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I am puzzled by a point in this paper by Phil Wadler.

Figure 6 shows a proof of the law of the excluded middle, $A ∨ ¬A$. The computational interpretation of this proof exploits the ability of classisal [sic] control operators to return multiple times from a single term. The term of type $A ∨ ¬A$ first returns an injection into the right of the sum, a continuation that expects a value of type $A$. If the continuation is ever passed such a value, then the original term of type $A ∨ ¬A$ now returns an injection into the left of the sum, containing the value passed to the continuation.

The article includes a sort of parable about the devil, which I don't understand. The parable is also featured on Chris Marten's website, in interactive form, but I don't quite understand that either.

So, my question is, what is this "ability of classical control operators to return multiple times from a single term"?

I think I understand the following:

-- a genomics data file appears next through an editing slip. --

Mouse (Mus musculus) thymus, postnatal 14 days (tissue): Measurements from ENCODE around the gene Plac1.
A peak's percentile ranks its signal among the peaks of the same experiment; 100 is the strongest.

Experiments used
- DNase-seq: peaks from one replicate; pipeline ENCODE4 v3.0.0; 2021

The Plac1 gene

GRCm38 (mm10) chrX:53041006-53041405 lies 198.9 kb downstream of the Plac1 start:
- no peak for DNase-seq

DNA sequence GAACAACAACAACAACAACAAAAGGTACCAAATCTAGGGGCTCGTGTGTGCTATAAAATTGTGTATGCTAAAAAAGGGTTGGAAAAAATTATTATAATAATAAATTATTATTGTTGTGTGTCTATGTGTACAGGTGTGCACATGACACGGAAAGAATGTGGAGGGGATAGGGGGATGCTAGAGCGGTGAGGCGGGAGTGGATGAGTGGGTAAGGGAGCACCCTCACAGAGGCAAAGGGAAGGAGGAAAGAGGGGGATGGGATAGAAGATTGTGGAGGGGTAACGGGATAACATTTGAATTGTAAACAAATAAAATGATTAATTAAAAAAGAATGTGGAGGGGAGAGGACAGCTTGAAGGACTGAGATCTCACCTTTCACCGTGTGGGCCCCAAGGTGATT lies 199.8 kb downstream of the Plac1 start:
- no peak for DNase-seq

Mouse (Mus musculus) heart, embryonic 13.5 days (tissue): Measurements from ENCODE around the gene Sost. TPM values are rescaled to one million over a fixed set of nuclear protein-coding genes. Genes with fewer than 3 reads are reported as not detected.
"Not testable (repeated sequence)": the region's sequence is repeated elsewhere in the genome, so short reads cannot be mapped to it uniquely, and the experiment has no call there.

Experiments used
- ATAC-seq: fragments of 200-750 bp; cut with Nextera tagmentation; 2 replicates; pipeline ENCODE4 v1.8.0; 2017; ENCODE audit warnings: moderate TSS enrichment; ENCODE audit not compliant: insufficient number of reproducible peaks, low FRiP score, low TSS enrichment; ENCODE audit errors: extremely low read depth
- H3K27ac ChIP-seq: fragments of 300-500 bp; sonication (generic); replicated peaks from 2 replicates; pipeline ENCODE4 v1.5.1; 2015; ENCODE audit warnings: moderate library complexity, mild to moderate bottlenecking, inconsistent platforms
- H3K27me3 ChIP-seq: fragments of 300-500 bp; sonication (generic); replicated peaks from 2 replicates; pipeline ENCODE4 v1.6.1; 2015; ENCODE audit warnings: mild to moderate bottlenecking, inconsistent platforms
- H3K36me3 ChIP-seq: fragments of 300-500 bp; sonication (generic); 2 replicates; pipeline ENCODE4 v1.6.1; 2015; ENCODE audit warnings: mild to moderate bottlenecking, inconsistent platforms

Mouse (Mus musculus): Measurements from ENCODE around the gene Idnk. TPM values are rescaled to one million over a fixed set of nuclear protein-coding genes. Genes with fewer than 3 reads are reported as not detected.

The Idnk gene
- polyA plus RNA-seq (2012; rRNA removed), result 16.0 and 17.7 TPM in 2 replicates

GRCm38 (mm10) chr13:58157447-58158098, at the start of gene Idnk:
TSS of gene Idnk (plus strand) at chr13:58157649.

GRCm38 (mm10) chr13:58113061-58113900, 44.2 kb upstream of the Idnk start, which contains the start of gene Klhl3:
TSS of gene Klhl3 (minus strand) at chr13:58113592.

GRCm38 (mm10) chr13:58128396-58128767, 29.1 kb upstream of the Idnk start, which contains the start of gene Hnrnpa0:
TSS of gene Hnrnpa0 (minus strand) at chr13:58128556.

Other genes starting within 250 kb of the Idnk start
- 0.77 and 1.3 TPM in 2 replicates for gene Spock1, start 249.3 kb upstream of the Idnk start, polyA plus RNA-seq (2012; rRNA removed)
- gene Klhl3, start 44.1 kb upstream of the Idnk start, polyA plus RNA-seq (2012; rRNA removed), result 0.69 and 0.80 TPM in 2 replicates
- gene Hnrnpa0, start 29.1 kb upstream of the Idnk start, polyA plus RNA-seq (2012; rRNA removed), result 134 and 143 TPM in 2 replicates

• $¬A$ is equivalent to $A → ⊥$, which, in the computational interpretation, is a function which takes an A and never returns.
  • $A ∨ ¬A$ is equivalent to $¬A → A$ (but also, by commutativity, to $A → ¬A$?) [Correction: it is equivalent to $A → A$ and $¬A → ¬A$]

What I am clearly a bit shaky on is the relationship between a negated term and a term which "takes" a value. I assume that this has something to do with the idea of "negative position", but I am struggling to learn more.

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  • $\begingroup$ Do you understand continuations? $\endgroup$ Commented Dec 14, 2023 at 18:23
  • $\begingroup$ To some extent. I understand that A → ⊥ is a continuation but I'm not sure I'm interpreting it correctly. I don't understand why "The term of type A ∨ ¬A first returns an injection into the right of the sum". Why the right and not the left? One possible interpretation I have is that, having accepted a value of type A, the continuation evaluates to false, causing the whole term to return the value on the other side of the disjunction. I am sure there is some gap in my knowledge here. $\endgroup$
    – Theo H
    Commented Dec 14, 2023 at 19:19

2 Answers 2

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The control operators in question allow you to capture continuations such that calling the continuation is in some sense equivalent to "returning from" the expression. so, for instance, in (using Haskell syntax):

callCC (\k -> ...)

There are two ways for the expression to "return" to its context:

  1. The ... can produce some value, and that value is returned
  2. Something can call k with a value, and that value is effectively 'returned' to the same place